September 1947 QST
Table of Contents
Wax nostalgic about and learn from the history of early electronics. See articles
QST, published December 1915 - present (visit ARRL
for info). All copyrights hereby acknowledged.
When the FCC forbade amateur radio
operators from transmitting during the years encompassing World War II
(with a few exceptions), many Hams who were very active
in the hobby went a bit stir crazy and began looking for other pastimes. They could
still listen to other broadcasts, but no CW or phone transmissions were allowed.
Author Chester Cunningham recounts here his chosen replacement avocation - aviation.
His humorous story demonstrates one way Hams, whose curtailed radio activities resulted
in equipment that had atrophied as a result of nonuse and hard to find replacement
parts (all resources went to the war effort), were
able to convince their XYLs of expenditures needed to resurrect the shack.
that in 1943 the cost per hour to rent an airplane solo (w/o instructor) was $7
per hour. If my memory serves me correctly, in 1978 I was paying about $18 per hour
to rent a Piper Colt solo, and $24 per hour w/instructor at
Lee Airport in Edgewater, Maryland.
Per the BLS's
Inflation Calculator, $7/hour in 1943 is the equivalent of $97/hour in 2016.
According to Freeway Aviation, in Bowie, Maryland, they rent a Cessna 150 for $97/hour
(assumed 'wet' cost), which is amazingly exactly the
inflated cost. For some unknown reason, North
Coast Flight School here in Erie, Pennsylvania, charges $220/hour
(wet) for their least expensive airplane (a
Diamond DA-20). That is why I only fly small model airplanes these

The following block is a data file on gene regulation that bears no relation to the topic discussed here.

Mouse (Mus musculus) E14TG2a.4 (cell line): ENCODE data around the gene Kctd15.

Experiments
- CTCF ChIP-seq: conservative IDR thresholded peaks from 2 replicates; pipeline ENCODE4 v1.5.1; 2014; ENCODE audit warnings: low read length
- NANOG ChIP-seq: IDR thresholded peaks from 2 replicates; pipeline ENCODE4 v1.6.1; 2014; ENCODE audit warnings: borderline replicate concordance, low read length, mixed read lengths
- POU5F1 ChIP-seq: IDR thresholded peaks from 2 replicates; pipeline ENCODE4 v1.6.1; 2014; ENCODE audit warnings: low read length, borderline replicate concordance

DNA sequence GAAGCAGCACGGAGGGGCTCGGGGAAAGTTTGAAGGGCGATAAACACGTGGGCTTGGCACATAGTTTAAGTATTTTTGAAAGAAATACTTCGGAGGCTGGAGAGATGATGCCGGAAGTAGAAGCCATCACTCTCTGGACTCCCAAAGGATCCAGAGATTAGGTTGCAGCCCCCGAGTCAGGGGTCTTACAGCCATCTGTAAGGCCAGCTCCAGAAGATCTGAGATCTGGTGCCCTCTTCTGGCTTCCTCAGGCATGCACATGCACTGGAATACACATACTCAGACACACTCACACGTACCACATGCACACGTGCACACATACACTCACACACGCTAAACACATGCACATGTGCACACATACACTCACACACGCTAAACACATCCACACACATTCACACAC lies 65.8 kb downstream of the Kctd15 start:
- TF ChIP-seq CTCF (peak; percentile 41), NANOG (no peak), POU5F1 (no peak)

War Comes!, January 1942 QST;
Editorial re FCC Potentially
Shutting Down Amateur Radio During WWII November, 1940 QST;
News Items from F.C.C., December 1940 - January 1941 National Radio News;
Radio - End of War in Sight, November 1944 Radio News;
September 1947 QST
Establishing Hobby Relations on a Firm Footing
By Chester B. Cunningham, W3MHW
Are you a ham ... and married? Do you even
contemplate such a step? If you can answer "Yes" to the above questions, read on,
I, too, am a ham; also happily married. And do I have difficulties with the XYL
regarding ham radio? Never! All is sweetness and honey in our little shack. I have
half the bedroom devoted to the pursuit of the elusive DX. And when I need a new
crystal, the little woman offers to go to town to get same. Naturally, such a pleasant
state of affairs did not just happen! It took a little intrigue, plus true ham luck,
but I think the results justified the effort. Listen to my story.
Back in '43 when ham radio was practically extinct (with due apologies to WERS)
, an acquaintance took me out to the local airport. He was taking flying lessons.
Great stuff, this coming age of flying. Besides, there was no gasoline rationing
for training planes. Just an instructor' fee for the first eight hours, and then
a small rental fee for solo flying. One could be free as a bird. Hot stuff! I made
a beeline for the front office.
Taking flying lessons was fine. The instructor
and I flew out to Manassas, Va., to a cow pasture, and shot landings. We did stalls.
We did spins. (Remember your first QSO? Same feeling!) Then I soloed! Me, I was
the hottest thing in the air. Total expenses to date, $100. Now I had to fly by
myself. To take my friends up for a thrill required a "private" license, involving
at least 30 hours solo. At seven bucks per hour, $210. Think of the surplus stuff
that much money will buy today! Then this friend and I decided to investigate buying